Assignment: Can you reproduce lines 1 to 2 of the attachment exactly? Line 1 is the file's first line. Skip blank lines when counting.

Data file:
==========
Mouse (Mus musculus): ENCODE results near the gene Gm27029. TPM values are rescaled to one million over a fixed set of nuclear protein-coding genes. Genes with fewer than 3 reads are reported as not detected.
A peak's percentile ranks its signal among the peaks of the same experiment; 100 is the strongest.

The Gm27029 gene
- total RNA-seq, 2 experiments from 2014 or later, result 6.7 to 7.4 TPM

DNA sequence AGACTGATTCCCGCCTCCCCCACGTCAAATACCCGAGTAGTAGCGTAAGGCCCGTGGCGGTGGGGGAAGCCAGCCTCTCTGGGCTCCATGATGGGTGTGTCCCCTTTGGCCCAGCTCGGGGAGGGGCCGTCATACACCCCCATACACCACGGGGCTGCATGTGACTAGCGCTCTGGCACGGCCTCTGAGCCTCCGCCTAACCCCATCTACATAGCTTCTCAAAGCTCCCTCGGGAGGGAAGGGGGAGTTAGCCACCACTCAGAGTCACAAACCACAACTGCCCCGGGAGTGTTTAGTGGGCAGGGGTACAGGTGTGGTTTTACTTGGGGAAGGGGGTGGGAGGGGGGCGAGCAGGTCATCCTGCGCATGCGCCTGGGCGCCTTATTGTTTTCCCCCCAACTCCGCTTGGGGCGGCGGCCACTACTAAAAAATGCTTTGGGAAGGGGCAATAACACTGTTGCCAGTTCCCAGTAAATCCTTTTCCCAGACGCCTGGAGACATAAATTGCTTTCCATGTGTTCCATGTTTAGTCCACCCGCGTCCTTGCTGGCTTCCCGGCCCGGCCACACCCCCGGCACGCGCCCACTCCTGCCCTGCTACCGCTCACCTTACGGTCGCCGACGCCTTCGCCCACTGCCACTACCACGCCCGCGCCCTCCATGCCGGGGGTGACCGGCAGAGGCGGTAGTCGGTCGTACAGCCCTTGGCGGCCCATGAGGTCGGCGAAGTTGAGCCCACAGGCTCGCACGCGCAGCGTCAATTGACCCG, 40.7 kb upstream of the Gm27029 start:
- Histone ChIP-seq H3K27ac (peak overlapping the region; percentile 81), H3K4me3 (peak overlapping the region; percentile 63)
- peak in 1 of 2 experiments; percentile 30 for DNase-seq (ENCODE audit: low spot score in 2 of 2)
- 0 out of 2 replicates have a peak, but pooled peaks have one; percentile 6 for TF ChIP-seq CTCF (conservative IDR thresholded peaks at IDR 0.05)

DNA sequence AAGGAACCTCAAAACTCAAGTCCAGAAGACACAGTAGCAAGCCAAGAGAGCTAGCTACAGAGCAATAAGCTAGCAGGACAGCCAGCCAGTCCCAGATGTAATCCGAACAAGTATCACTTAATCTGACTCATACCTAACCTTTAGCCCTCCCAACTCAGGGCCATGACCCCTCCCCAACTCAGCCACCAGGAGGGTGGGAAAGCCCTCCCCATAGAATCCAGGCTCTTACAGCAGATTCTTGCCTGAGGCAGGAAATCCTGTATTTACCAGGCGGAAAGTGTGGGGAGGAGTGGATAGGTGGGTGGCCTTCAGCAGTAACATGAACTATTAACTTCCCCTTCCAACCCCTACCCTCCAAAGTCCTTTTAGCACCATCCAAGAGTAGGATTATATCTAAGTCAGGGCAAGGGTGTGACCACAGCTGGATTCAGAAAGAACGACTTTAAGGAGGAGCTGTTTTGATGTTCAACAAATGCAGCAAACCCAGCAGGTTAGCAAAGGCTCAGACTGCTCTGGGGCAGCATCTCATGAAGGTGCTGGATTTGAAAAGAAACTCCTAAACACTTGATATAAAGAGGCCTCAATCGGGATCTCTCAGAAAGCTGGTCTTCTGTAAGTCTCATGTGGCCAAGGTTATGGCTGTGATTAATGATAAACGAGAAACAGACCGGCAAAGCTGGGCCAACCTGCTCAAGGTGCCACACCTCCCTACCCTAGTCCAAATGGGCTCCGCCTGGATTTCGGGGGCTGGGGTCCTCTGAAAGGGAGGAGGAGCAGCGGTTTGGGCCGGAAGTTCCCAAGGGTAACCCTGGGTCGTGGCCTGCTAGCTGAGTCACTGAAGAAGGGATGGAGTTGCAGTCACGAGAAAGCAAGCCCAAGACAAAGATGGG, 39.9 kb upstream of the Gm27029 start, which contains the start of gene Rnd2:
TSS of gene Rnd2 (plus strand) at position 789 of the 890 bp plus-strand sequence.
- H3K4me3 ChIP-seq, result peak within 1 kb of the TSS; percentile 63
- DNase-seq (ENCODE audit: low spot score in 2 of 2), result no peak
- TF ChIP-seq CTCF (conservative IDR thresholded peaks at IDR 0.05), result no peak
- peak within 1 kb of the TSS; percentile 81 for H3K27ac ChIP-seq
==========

Mouse (Mus musculus): ENCODE results near the gene Gm27029. TPM values are rescaled to one million over a fixed set of nuclear protein-coding genes. Genes with fewer than 3 reads are reported as not detected.
A peak's percentile ranks its signal among the peaks of the same experiment; 100 is the strongest.